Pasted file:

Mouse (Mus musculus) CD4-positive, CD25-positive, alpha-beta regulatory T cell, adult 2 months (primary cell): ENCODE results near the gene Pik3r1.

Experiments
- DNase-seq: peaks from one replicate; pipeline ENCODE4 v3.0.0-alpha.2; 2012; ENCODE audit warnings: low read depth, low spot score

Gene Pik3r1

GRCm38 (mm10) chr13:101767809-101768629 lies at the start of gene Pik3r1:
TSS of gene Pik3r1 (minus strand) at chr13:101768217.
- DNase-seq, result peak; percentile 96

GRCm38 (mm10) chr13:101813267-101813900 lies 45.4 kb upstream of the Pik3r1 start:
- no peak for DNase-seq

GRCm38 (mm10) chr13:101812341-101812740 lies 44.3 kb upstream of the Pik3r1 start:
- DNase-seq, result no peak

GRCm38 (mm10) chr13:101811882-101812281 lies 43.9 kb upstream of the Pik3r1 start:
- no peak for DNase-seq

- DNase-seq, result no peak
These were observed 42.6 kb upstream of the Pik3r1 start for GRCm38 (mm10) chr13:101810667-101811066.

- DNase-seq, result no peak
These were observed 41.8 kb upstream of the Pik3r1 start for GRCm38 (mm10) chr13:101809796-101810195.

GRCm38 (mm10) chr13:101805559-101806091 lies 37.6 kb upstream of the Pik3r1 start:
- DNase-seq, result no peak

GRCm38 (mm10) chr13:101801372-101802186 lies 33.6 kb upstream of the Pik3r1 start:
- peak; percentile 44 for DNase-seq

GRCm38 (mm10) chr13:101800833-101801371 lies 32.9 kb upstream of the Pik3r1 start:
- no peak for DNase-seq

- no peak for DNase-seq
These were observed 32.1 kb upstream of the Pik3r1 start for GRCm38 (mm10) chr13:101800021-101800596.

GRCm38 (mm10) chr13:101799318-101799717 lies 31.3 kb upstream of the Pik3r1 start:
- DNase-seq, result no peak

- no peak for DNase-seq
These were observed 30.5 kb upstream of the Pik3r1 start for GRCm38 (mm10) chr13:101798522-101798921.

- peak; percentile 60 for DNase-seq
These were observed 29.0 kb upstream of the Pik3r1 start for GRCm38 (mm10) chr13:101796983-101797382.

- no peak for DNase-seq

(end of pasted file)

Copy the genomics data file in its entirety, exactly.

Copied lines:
Mouse (Mus musculus) CD4-positive, CD25-positive, alpha-beta regulatory T cell, adult 2 months (primary cell): ENCODE results near the gene Pik3r1.

Experiments
- DNase-seq: peaks from one replicate; pipeline ENCODE4 v3.0.0-alpha.2; 2012; ENCODE audit warnings: low read depth, low spot score

Gene Pik3r1

GRCm38 (mm10) chr13:101767809-101768629 lies at the start of gene Pik3r1:
TSS of gene Pik3r1 (minus strand) at chr13:101768217.
- DNase-seq, result peak; percentile 96

GRCm38 (mm10) chr13:101813267-101813900 lies 45.4 kb upstream of the Pik3r1 start:
- no peak for DNase-seq

GRCm38 (mm10) chr13:101812341-101812740 lies 44.3 kb upstream of the Pik3r1 start:
- DNase-seq, result no peak

GRCm38 (mm10) chr13:101811882-101812281 lies 43.9 kb upstream of the Pik3r1 start:
- no peak for DNase-seq

- DNase-seq, result no peak
These were observed 42.6 kb upstream of the Pik3r1 start for GRCm38 (mm10) chr13:101810667-101811066.

- DNase-seq, result no peak
These were observed 41.8 kb upstream of the Pik3r1 start for GRCm38 (mm10) chr13:101809796-101810195.

GRCm38 (mm10) chr13:101805559-101806091 lies 37.6 kb upstream of the Pik3r1 start:
- DNase-seq, result no peak

GRCm38 (mm10) chr13:101801372-101802186 lies 33.6 kb upstream of the Pik3r1 start:
- peak; percentile 44 for DNase-seq

GRCm38 (mm10) chr13:101800833-101801371 lies 32.9 kb upstream of the Pik3r1 start:
- no peak for DNase-seq

- no peak for DNase-seq
These were observed 32.1 kb upstream of the Pik3r1 start for GRCm38 (mm10) chr13:101800021-101800596.

GRCm38 (mm10) chr13:101799318-101799717 lies 31.3 kb upstream of the Pik3r1 start:
- DNase-seq, result no peak

- no peak for DNase-seq
These were observed 30.5 kb upstream of the Pik3r1 start for GRCm38 (mm10) chr13:101798522-101798921.

- peak; percentile 60 for DNase-seq
These were observed 29.0 kb upstream of the Pik3r1 start for GRCm38 (mm10) chr13:101796983-101797382.

- no peak for DNase-seq